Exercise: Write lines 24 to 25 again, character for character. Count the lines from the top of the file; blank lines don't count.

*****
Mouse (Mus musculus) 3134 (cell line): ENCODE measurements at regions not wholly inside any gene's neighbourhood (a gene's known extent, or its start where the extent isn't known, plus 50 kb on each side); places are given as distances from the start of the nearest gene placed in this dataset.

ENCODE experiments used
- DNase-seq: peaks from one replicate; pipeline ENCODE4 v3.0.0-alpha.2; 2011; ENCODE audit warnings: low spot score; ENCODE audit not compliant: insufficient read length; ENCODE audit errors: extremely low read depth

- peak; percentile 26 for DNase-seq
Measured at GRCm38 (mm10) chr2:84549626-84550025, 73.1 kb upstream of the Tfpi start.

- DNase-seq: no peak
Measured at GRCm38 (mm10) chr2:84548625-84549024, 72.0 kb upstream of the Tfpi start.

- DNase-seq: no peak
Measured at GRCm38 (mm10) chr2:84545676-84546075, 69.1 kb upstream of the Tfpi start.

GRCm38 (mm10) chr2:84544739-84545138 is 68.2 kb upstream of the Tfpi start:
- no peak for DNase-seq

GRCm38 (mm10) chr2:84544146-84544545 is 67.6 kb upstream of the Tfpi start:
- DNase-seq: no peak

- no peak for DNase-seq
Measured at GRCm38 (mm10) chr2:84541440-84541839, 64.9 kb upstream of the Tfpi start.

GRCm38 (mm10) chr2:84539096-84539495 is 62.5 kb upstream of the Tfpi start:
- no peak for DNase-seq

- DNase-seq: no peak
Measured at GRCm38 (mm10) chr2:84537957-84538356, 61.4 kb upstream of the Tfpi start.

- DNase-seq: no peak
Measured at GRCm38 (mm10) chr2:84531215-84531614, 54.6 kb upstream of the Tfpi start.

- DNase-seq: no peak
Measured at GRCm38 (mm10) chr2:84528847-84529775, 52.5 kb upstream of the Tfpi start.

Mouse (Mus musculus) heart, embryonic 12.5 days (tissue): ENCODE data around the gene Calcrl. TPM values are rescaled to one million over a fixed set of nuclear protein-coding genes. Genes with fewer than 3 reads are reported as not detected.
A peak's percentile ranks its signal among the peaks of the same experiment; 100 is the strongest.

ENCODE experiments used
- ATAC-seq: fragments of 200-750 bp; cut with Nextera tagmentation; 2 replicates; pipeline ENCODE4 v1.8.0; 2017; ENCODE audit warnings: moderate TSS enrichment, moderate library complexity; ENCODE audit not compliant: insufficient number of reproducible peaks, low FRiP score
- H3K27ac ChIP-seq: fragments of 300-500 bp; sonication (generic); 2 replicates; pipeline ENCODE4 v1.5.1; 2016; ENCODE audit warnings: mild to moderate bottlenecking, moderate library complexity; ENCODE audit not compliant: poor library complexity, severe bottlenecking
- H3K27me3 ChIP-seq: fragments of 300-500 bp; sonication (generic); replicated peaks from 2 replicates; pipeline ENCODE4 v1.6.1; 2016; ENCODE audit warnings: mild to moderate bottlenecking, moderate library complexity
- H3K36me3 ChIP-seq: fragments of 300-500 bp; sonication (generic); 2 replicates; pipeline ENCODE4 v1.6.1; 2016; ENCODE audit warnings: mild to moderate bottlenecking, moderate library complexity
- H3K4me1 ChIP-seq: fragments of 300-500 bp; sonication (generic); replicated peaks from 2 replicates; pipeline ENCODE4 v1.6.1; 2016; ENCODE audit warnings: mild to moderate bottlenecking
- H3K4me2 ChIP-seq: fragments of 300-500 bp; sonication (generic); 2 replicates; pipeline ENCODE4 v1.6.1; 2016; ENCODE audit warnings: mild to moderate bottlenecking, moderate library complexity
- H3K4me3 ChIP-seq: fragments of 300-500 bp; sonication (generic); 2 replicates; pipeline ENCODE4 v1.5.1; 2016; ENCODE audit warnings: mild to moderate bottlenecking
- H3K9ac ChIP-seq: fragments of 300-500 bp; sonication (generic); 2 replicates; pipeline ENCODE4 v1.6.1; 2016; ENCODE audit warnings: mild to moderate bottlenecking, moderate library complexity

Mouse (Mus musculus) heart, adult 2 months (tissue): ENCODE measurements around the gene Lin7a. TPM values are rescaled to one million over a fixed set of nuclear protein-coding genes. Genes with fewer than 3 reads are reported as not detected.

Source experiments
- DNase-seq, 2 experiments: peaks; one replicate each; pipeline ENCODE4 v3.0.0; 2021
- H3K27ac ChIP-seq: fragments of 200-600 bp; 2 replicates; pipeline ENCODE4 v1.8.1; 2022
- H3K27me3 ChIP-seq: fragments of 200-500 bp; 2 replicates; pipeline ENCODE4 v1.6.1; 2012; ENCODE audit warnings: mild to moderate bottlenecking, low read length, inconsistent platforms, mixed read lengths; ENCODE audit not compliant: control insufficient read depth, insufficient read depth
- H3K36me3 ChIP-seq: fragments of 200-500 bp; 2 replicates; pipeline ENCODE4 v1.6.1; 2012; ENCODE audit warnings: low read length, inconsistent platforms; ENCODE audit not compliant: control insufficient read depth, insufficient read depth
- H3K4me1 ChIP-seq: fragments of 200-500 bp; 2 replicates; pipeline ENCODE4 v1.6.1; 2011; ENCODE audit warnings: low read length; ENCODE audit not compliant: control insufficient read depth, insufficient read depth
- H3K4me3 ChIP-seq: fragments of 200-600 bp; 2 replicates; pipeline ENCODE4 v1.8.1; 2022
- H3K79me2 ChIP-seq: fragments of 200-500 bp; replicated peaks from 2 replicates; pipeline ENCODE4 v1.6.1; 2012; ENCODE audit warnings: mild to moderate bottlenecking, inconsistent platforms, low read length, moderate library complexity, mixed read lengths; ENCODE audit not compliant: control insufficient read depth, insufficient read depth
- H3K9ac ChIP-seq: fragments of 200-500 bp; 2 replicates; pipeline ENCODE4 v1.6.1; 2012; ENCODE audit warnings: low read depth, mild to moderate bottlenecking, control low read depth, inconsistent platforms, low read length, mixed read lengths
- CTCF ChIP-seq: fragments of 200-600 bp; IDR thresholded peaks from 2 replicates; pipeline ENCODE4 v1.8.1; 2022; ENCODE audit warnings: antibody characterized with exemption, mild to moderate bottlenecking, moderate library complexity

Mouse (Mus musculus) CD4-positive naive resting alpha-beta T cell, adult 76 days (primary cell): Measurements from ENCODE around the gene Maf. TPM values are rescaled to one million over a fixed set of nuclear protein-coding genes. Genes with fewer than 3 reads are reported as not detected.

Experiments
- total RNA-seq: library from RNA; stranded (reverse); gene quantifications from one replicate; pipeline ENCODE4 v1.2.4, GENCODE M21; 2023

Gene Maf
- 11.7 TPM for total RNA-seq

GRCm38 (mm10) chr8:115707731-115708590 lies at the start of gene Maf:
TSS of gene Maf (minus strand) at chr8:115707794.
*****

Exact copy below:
Mouse (Mus musculus) heart, embryonic 12.5 days (tissue): ENCODE data around the gene Calcrl. TPM values are rescaled to one million over a fixed set of nuclear protein-coding genes. Genes with fewer than 3 reads are reported as not detected.
A peak's percentile ranks its signal among the peaks of the same experiment; 100 is the strongest.